Sessions faces growing pressure to recuse himself from Russia probe

Pressure is mounting on Attorney General Jeff SessionsJefferson (Jeff) Beauregard SessionsPress: For Trump endorsement: The more sordid, the better Those predicting Facebook's demise are blowing smoke If bitcoin is 'digital gold,' it should be taxed like gold MORE to recuse himself from investigations into Russia’s connections to President Trump’s campaign after the revelation that he spoke with the Russian ambassador to the U.S. during the presidential race.
Sessions is facing escalating calls from Republican leaders, including House Oversight Committee Chairman Jason ChaffetzJason ChaffetzNunes retirement move seen as sign of power shift in GOP Congress's latest hacking investigation should model its most recent Fox News Audio expands stable of podcasts by adding five new shows MORE (R-Utah), to clarify testimony he gave during his confirmation hearings, in which he denied having any contact with Russian officials.
Republicans like former Oversight Chairman Darrell Issa (R-Calif.) and Sen. Rob PortmanRobert (Rob) Jones PortmanWicker: Biden comments on Ukraine caused 'distress' for both parties These Senate seats are up for election in 2022 Biden calls Intel's B investment to build chip factories a tool for economic recovery MORE (R-Ohio) are calling on Sessions to step aside so an independent review of Russian meddling into the election can take place with the full confidence of the American people.
“We need an independent review by a credible third party and that Attorney General Sessions should recuse himself from any investigation into Russia,” Issa said. “We need a clear-eyed view of what the Russians actually did so that all Americans can have faith in our institutions.”
Several House Republicans from swing districts, including Reps. Martha McSally (R-Ariz.), Ryan Costello (R-Pa.), Mike Coffman (R-Colo.), Carlos Curbelo (R-Fla.) and Frank LoBiondo (R-N.J.), who is on the House Intelligence Committee, also joined the calls for Sessions to recuse himself.
Pressure is also coming from the left, as Sessions faces mounting calls — led by House Minority Leader Nancy Pelosi (D-Calif.) and Senate Minority Leader Charles SchumerChuck SchumerVoting rights failed in the Senate — where do we go from here? Forced deadline spurs drastic tactic in Congress Democrats call on Biden administration to ease entry to US for at-risk Afghans MORE (D-N.Y.) — to resign from the Justice Department completely.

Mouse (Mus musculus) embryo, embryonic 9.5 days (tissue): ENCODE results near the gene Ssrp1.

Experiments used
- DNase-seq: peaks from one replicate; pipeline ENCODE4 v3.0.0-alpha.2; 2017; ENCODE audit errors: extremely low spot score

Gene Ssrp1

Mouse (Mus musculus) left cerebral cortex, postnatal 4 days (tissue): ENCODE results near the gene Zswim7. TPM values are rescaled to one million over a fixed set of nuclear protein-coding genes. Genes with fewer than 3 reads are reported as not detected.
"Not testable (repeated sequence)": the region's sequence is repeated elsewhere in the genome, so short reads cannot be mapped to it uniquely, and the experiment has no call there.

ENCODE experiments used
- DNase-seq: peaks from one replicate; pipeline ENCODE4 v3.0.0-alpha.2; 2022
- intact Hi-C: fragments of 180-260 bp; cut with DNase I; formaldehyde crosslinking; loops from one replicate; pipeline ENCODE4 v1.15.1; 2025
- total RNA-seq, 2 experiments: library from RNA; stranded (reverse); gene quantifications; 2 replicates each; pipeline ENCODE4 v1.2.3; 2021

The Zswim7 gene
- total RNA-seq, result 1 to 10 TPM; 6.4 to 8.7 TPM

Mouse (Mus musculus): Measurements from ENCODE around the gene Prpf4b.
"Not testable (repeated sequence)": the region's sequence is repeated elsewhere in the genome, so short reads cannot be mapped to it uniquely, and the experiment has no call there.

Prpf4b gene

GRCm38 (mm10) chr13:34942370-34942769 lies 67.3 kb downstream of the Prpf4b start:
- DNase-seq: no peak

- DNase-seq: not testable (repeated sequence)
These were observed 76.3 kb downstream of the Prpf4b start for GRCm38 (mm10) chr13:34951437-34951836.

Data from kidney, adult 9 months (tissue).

“There cannot be even a scintilla of doubt about the impartiality and fairness of the attorney general, the top law enforcement official of the land,” Schumer told reporters at a news conference. “It’s clear Attorney General Sessions does not meet that test. Because the Department of Justice should be above reproach, for the good of the country, Attorney General Sessions should resign.”
About 100 Democrats in the House have called on Sessions to resign and all of the Democrats on the House Judiciary Committee signed a letter to the FBI calling for a criminal investigation into whether Sessions perjured himself.
Trump told reporters Thursday that he has “total” confidence in his attorney general and that he doesn’t believe Sessions needs to recuse himself from any investigations.
The controversy has put the White House on defense at a time when President Trump was otherwise basking in the afterglow of his well-received Tuesday speech to a joint session of Congress.
Adorned in an olive-colored bomber jacket and Navy hat, Trump on Thursday addressed military members aboard a new aircraft carrier in Newport News, Va., where he pressed Congress to dramatically expand military spending.
But White House press secretary Sean Spicer will likely be besieged with questions about Sessions’s future when he gaggles with reporters later this afternoon.
Spicer on Thursday dismissed calls for Sessions to recuse himself, telling Fox News “there’s nothing to recuse himself” and adding: “He was 100 percent straight with the committee and I think that people [who] are choosing to play partisan politics with this should be ashamed of themselves.”
Sessions has argued that he spoke to Russian Ambassador Sergey Kislyak last year in his capacity as a member of the Senate Armed Services Committee, not as a Trump surrogate, and that he was not trying to mislead fellow senators when he said during his confirmation hearing that he had not been in contact with Moscow.